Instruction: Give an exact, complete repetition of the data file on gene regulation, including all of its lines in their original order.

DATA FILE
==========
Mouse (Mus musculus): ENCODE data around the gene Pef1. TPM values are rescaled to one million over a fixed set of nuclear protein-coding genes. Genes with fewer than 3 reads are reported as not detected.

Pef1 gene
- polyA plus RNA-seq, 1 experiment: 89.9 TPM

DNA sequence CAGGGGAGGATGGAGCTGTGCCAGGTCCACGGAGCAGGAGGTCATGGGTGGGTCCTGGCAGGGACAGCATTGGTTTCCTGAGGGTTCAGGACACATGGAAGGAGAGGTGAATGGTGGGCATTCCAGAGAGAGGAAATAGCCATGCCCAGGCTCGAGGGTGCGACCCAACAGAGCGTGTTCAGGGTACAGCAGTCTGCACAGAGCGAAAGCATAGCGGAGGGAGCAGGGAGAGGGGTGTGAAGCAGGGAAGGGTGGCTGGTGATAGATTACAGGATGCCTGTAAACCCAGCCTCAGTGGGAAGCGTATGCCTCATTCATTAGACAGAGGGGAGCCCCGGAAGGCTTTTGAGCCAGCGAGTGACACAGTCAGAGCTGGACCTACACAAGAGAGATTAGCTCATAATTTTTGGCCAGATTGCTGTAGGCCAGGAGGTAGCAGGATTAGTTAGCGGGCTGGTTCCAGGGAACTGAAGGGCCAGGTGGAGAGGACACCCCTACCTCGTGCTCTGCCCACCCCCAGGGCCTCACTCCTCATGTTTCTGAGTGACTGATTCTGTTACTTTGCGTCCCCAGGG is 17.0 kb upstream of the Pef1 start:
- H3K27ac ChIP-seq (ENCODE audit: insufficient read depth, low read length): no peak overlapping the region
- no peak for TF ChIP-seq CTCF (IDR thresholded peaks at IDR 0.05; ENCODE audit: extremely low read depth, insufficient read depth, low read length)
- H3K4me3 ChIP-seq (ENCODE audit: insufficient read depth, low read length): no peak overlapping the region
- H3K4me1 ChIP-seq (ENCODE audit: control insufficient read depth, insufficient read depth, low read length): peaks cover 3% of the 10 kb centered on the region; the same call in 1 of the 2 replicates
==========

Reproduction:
Mouse (Mus musculus): ENCODE data around the gene Pef1. TPM values are rescaled to one million over a fixed set of nuclear protein-coding genes. Genes with fewer than 3 reads are reported as not detected.

Pef1 gene
- polyA plus RNA-seq, 1 experiment: 89.9 TPM

DNA sequence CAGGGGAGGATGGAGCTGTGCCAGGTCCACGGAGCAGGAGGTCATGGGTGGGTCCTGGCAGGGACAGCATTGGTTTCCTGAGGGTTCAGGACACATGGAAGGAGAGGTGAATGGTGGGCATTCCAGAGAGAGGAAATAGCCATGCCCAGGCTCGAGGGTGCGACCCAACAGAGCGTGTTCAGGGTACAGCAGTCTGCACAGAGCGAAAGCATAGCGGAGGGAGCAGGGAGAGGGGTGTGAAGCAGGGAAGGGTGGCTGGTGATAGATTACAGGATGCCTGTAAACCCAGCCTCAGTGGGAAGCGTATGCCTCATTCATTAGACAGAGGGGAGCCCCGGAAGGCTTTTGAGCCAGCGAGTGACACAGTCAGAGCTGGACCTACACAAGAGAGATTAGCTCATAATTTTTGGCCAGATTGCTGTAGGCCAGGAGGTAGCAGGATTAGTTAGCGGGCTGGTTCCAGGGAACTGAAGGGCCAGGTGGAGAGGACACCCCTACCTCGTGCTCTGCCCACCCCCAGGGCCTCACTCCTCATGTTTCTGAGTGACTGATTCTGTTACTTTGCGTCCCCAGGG is 17.0 kb upstream of the Pef1 start:
- H3K27ac ChIP-seq (ENCODE audit: insufficient read depth, low read length): no peak overlapping the region
- no peak for TF ChIP-seq CTCF (IDR thresholded peaks at IDR 0.05; ENCODE audit: extremely low read depth, insufficient read depth, low read length)
- H3K4me3 ChIP-seq (ENCODE audit: insufficient read depth, low read length): no peak overlapping the region
- H3K4me1 ChIP-seq (ENCODE audit: control insufficient read depth, insufficient read depth, low read length): peaks cover 3% of the 10 kb centered on the region; the same call in 1 of the 2 replicates